Look for mis-spellings and the less obvious tip-offs. While most fakes aren't easy to spot and appear almost identical to the real thing, China is also renowned for inaccurate spelling. Sometimes that lack of spelling can serve as the direct indicator of a fake. Inspect each club closely to inspect for what seems like the small stuff, such as "Callaway" printed as "Callway". If that matches up, be sure to check the basics -- like whether the brand's logo actually matches up to the sporting good industry: U.S. Customers officials recently seized a million bucks worth of karaoke machines to the incoming Long Beach port. The stuff all included a good-looking San Disk logo -- the only problem being that San Disk makes memory for the technology industry, not karaoke equipment.

Customs experts say a prime tip-off can also be in the packaging itself: If interior packing includes instructions or warnings authored in Chinese, when in fact the equipment is supposed to have been manufactured in another country, the item could be counterfeit. Most counterfeit knock-offs including sports equipment, golf clubs and even apparel are manufactured in China -- the chief source of fake arrivals to the U.S. A second tip for double-checking authenticity has to do with written instructions: Chinese fakes often include frequent mis-spellings and odd "typos" or instructions that aren't well-translated to the English language.

Serial Numbers can be the tip-off: some of the more elite golf club manufacturers including Callaway now include serial numbers. Serial numbers for Callaway clubs are printed very faintly on the back of the heel of the club head on woods. For irons, serial numbers can be hidden from easy view, located physically under the grip. On the 8 iron, an industrial strength sticker can appear above the hosel or where the head that connects to the club's shaft -- and that Callaway serial number should be ten digits long. Counterfeiters frequently use either nine or 11 ten digits when using fake serial numbers on clubs. Other than the 8-iron, Callaway clubs that include a serial number above the hosel indicate a fake. Additionally, Callaway only includes serial numbers on 3 woods and 3H hybrids in its fairway wood and hybrid lines.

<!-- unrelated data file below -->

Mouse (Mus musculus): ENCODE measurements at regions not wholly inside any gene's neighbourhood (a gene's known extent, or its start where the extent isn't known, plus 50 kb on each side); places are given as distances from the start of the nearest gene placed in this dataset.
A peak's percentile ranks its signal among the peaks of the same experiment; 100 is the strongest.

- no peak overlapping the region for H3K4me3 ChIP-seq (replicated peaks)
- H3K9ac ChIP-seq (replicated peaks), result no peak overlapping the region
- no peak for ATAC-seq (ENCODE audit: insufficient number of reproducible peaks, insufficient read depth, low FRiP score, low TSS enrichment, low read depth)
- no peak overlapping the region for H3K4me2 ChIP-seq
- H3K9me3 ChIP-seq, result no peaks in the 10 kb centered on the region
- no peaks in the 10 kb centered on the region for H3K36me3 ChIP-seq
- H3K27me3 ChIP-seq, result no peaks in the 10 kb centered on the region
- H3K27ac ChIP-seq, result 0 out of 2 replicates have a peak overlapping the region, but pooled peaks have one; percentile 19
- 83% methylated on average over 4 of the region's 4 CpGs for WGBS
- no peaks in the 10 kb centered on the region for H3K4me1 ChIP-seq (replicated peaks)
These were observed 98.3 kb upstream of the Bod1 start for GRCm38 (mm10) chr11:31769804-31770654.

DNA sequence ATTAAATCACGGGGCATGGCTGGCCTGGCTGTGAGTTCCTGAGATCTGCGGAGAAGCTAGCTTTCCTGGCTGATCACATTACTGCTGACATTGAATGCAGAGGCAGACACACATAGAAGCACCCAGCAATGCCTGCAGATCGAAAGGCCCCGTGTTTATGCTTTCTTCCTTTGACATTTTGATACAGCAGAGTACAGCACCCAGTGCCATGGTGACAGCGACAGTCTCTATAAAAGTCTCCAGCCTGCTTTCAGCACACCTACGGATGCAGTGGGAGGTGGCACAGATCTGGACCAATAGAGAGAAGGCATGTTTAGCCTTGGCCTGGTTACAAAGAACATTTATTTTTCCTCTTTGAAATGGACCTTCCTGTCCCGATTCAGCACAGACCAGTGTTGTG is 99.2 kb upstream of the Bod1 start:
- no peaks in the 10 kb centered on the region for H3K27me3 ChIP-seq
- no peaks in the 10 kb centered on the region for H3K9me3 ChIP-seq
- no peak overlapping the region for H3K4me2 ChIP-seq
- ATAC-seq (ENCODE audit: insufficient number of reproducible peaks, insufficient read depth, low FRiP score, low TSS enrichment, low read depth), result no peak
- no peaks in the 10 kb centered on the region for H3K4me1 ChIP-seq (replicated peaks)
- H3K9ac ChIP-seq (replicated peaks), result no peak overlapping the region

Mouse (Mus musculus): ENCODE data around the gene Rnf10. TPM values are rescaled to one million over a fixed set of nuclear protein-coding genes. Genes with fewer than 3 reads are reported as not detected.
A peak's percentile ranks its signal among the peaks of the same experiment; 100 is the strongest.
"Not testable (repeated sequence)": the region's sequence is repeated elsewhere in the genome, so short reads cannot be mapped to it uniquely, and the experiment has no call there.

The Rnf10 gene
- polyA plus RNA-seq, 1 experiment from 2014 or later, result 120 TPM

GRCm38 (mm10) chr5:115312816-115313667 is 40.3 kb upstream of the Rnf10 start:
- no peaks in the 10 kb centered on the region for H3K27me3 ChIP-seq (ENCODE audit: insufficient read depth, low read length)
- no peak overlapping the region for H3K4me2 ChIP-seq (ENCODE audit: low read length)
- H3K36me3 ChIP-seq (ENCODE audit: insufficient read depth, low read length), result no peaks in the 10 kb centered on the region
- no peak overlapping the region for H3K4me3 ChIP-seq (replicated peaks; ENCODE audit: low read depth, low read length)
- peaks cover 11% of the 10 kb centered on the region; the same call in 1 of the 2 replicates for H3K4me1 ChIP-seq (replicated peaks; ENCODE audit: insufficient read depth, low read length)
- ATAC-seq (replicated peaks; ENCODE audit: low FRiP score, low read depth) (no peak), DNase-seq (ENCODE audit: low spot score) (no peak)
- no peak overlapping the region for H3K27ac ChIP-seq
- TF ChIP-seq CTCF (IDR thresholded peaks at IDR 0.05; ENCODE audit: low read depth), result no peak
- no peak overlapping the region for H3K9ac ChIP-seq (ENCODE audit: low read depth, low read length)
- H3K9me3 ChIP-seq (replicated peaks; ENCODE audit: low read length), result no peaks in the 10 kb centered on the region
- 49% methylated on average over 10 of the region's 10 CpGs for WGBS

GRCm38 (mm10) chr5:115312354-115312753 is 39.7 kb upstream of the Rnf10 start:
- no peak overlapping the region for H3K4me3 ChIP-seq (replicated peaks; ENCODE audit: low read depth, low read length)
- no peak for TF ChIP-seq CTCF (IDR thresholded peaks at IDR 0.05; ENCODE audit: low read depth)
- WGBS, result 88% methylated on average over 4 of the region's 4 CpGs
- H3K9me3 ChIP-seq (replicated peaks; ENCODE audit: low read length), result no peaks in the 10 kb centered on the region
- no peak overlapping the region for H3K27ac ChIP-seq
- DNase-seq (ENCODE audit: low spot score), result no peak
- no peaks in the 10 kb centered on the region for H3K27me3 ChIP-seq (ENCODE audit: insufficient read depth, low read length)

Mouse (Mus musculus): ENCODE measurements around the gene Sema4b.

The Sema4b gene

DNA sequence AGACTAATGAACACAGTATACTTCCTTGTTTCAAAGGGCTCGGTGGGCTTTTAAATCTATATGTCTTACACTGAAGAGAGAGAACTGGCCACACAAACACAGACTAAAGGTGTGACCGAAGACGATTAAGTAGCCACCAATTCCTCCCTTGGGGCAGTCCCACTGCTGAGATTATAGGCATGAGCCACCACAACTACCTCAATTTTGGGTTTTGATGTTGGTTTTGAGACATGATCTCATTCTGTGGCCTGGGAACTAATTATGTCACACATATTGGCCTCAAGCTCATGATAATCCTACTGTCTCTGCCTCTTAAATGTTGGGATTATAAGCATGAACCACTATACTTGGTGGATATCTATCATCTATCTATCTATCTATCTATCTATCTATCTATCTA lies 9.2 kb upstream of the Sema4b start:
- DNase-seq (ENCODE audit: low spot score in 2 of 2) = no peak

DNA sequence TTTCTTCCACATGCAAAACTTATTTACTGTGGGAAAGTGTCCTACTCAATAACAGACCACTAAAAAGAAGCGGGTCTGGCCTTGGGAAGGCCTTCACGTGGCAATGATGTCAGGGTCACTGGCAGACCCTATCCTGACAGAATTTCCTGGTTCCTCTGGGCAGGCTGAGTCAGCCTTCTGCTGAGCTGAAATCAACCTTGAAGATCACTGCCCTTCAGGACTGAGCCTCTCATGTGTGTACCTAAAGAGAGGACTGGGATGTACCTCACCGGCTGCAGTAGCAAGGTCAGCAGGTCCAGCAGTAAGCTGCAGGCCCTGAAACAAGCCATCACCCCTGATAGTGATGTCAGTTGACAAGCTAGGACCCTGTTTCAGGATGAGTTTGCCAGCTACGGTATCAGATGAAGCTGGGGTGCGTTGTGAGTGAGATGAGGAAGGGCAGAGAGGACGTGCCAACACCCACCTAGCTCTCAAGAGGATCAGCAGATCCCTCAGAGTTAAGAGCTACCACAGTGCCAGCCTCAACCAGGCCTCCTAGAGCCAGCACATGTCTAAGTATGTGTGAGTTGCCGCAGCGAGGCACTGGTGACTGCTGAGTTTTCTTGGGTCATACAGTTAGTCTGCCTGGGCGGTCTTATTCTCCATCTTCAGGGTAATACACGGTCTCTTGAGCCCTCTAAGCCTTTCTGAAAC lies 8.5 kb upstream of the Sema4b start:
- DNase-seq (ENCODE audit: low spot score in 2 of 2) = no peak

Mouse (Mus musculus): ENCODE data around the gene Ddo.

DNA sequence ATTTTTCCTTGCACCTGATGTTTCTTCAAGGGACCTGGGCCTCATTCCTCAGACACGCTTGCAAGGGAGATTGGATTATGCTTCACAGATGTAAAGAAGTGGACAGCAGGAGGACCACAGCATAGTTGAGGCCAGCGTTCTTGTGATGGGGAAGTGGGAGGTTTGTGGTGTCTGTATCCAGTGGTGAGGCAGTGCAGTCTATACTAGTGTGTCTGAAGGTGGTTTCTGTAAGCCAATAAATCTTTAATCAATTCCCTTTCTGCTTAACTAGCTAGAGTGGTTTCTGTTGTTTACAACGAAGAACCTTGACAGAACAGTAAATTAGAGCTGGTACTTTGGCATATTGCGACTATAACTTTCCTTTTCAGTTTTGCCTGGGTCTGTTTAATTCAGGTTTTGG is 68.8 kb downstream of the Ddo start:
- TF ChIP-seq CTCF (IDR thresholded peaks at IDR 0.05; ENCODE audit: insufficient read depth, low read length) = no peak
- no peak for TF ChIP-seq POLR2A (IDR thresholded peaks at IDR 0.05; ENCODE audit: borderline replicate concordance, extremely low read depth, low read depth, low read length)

Look for "serial numbers" where there shouldn't be any: sometimes counterfeiters get over-zealous in trying to make fakes look like the real thing. The inclusion of a serial number -- when one shouldn't exist -- is an equally good sign that things are wrong. Customers may contact the manufacturer directly to verify if a serial number even exists for the line, how many digits should be included and where that serial number should be listed.

Some golf club manufacturers like Callaway will also allow club owners to physically take the equipment into an actual retailer in order to verify authenticity -- or separately submit golf clubs to Callaway Golf Company for inspection. Club owners may phone Callaway Customer Service Department at (800) 588-9836 to arrange for a verification of authenticity by the manufacturer.

Some tips on spotting a potential counterfeit Callaways: Nine or 11-digit serial numbers, lack a visible seam near the perimeter of the club face where a titanium club face is plasma welded to the body, numbering that appears on the actual golf club face, a different font used for font numbering, shaft logos that include minor discrepancies (i.e., fake Fusion clubs can read “RCH System 75″ rather than the correct “RCH System 75i”), an entirely different shaft color than what the manufacturer shows, or a magnet sticking to the club face.

Golf club manufacturers like Mizuno include serial numbers on the hosel of each wood or iron.

Along with the inclusion of serial numbers -- in efforts to combat counterfeits -- counterfeiters continue to make attempts to outsmart the real manufacturers. Some fakes now include what appear as realistic serial numbers on clubs that are truly counterfeit. Club manufacturers like Callaway Golf Customer Service can be contacted directly for customers who fear they've been ripped off with a fake shipment.

There are far more serious problems with counterfeit golf equipment than the loss of hard-earned cash: Using fake golf clubs or balls can be extremely dangerous. Because counterfeit golf clubs aren't weighted correctly and use inferior metals or parts, the shaft can easily break -- causing the club head to fly and injure or potentially kill golfers.


Callaway Customer Service
2180 Rutherford Road
Carlsbad, CA 92008-7328
United States
Phone: (760) 931-1771
33° 7' 53.5656" N, 117° 16' 56.3448" W
Ping Golf Customer Service
P.O.Box 82000
Phoenix, AZ 85071-2000
United States
Phone: (800) 474-6434
33° 36' 0" N, 112° 5' 60" W